Cardiovascular disease—any disease of the heart and blood vessels—is not just a concern for men.
- Heart disease claims more women’s lives than all cancers combined.
- Cardiovascular death in women is not decreasing at the same rate as in men.
- More women die in the first year following their heart attacks than do men.
- 1 in 5 American women today has some form of heart disease.
Our board-certifed cardiologists at University of Minnesota Physicians Heart have been at the forefront of a generation of breakthroughs in women’s heart disease. Our multidisciplinary
heart team cares for women at the Women’s Heart Clinic at Fairview Southdale Hospital in Edina and University of Minnesota Medical Center, Fairview in Minneapolis.
We offer a leading program in early detection and prevention of heart disease in women. If patients need more extensive testing, we can provide the latest, most sophisticated treatments available.
We’ve got Heart- WomenHeart of Twin Cities:
Support Group for young Women with Heart Disease
University of Minnesota Physicians Heart has joined efforts with WomenHeart to provide a support group for women living with a heart condition.
Learn more about our support group or contact Cynthia Sappa at 612.626.1331 for meeting information.
Contrary to popular belief, heart disease isn’t just a man’s problem. Today, one in five women has some form of heart disease – making it the leading cause of death for women in the U.S., outpacing all cancers combined.
Initial Screening at the Women's Heart Clinic
Our multidisciplinary team understands the unique needs of women, and includes cardiologists, nurse practitioners, physician assistants, registered dietitians, cardiac rehabilitation therapists and others who deliver the best in heart care to women.
Your Women’s Heart Clinic appointment will include:
- 30-minute cardiovascular risk assessment with a nurse practitioner or physician assistant
- 30-minute nutrition assessment with a registered dietitian
- 30-minute physical activity assessment with a cardiac rehabilitation therapist
- An electrocardiogram (EKG) and/or anklebrachial index (ABI), and lab work
- A personalized cardiac risk assessment summary for you to keep
Before the initial visit, patients will be asked to complete a health history form, keep a diet log for a week and determine their goals for the process and the clinic. If, during the appointment, the nurse practioner finds symptoms that are suggestive of heart disease or if the risk assessment falls into an intermediate or high-risk category, patients will be referred to a cardiologist.
Women and Heart Attacks
Nearly 50 percent of women having a heart attack don’t know it! That‘s because the symptoms often seem minor or vague. A heart attack, however, can occur at any time. Some women experience heart attacks that strike suddenly, while others have heart attack warning signs and symptoms that occurred hours, days or weeks in advance. This happens because many women tend to minimize the kind-of-not-feeling-well quality that is a heart attack.
Cardiologists report that women also delay treatment – not just because the warning signs are non-specific, but because women often tend to take care of everyone else before they take care of themselves.
The three classic symptoms for heart attack have not changed:
- Chest pain
- Shortness of breath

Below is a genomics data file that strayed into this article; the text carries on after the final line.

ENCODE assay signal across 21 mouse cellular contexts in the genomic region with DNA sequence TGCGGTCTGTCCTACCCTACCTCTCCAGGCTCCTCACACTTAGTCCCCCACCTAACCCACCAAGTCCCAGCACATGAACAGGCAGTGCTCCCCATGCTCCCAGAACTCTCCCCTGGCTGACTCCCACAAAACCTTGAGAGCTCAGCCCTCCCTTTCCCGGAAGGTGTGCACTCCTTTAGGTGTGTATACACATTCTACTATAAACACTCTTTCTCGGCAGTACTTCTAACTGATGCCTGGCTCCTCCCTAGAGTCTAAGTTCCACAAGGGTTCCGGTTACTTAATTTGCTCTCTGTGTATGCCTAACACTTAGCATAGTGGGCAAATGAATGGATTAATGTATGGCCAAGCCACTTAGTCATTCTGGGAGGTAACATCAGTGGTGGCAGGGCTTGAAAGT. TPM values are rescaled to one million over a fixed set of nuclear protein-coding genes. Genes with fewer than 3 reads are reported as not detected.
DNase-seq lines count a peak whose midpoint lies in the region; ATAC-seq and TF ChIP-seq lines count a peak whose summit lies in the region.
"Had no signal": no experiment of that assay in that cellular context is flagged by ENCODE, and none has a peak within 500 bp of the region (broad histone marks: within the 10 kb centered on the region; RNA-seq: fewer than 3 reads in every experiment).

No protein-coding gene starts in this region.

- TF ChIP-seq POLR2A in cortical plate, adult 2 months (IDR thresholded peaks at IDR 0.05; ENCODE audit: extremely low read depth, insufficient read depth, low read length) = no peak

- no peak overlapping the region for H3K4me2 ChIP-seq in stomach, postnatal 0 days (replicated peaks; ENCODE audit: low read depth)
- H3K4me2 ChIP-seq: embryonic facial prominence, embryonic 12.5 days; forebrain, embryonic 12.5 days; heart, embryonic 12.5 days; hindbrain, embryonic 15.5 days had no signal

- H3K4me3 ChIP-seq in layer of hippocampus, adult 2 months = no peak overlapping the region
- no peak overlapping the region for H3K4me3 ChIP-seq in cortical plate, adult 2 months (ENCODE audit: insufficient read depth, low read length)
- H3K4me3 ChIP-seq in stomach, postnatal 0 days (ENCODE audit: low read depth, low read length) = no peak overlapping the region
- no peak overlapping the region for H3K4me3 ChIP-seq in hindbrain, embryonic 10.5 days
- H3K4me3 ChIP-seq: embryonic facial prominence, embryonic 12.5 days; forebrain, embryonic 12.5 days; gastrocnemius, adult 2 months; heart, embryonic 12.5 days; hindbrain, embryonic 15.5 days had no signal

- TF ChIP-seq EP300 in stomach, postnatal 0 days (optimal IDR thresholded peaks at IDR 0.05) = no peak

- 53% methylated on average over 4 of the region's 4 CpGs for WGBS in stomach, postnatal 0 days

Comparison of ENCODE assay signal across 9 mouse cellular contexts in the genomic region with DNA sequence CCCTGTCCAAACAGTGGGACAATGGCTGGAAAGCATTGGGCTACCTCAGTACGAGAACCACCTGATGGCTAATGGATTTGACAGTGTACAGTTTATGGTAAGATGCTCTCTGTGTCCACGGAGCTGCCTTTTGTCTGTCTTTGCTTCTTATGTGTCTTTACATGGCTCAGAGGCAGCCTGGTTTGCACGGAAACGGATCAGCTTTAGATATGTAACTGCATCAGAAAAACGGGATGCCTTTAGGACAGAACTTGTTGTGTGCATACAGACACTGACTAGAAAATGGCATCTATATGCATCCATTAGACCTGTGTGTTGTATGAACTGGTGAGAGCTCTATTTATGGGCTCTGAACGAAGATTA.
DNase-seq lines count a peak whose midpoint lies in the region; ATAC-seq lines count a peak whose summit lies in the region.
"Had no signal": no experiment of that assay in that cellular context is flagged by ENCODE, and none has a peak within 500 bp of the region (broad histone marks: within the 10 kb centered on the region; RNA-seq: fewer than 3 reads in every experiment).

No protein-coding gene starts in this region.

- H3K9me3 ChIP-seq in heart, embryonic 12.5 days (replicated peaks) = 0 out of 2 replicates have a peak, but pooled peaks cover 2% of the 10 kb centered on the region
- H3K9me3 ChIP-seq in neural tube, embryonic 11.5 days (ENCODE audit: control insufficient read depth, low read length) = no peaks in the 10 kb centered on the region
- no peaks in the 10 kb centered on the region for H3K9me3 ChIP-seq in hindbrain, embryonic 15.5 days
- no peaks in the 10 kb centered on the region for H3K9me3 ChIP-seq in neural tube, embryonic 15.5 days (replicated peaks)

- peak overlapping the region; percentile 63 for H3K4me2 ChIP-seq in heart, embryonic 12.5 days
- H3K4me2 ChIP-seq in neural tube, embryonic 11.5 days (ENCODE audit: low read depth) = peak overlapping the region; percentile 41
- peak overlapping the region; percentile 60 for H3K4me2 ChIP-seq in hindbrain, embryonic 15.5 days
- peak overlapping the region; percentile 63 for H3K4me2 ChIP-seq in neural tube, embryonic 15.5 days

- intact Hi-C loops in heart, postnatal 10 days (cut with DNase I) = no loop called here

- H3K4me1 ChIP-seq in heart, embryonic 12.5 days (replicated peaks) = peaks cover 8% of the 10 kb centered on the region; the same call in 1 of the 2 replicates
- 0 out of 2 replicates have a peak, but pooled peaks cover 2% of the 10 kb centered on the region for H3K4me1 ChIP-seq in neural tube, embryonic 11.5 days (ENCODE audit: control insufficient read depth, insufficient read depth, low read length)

- Pain radiating down the left arm
For as many as 30 percent of women, chest pain is not present. Other warning signs a woman is having a heart attack include:
- Nausea or indigestion
- Pain in the jaw, neck or stomach
- Fatigue or sudden weakness
- Dizziness or light-headedness
- An achy feeling, almost fu-like without a fever
For this reason, women are frequently underdiagnosed and undertreated. Heart attacks are also generally more severe in women than in men. Some of these diferences are because women tend to have heart attacks at older ages than men do; and because they are older, women are more likely to have other medical problems, such as diabetes.
Recognize and Reduce Your Risks
Here are some simple ways, women can reduce their risk of heart disease:
Reduce your cholesterol with a low-fat diet, exercise and medications (if needed).
High blood pressure
Lower your high blood pressure by reducing salt (sodium) and exercising.
Quit smoking. Four to 5 cigarettes a day almost doubles the risk of a heart attack for a woman.
Control high blood sugar levels through diet and exercise, and take medication as prescribed.
Obesity triples the risk of cardiovascular disease for women. Combine a low-fat diet and exercise for long-term success.
Walking briskly for 30 minutes a day provides the same heart-healthy benefits as vigorous exercise.
Eat a variety of fresh fruits and vegetables, grains, low-fat or nonfat dairy products, fish, legumes, poultry and lean meat.
Find healthy ways, like exercise or meditation, to minimize stress in your life.
To schedule an appointment:
- Select "Option 1" for appointments at University of Minnesota Medical Center, Fairview
- Select "Option 2" for appointments at Fairview Southdale Hospital, Fairview Ridges Hospital, and all other Fairview medical centers and clinics
Use our secure online form to submit an appointment request 24/7. We will receive it and follow-up with you as soon as possible.
Physicians Referrals and Consultations:
To consult with a women's heart specialist, call 612.365.6000
- Select "Option 1" for a women's heart specialist at University of Minnesota Medical Center, Fairview
- Select "Option 2" for a women's heart specialist at at Fairview Southdale Hospital, Fairview Ridges Hospital, and all other Fairview medical centers and clinics
Women's Heart Support Group:
For more information about our monthly women's heart support group at Fairview Southdale Hospital, contact Cynthia Sappa at 612.626.1331
Women's Heart Clinics Locations: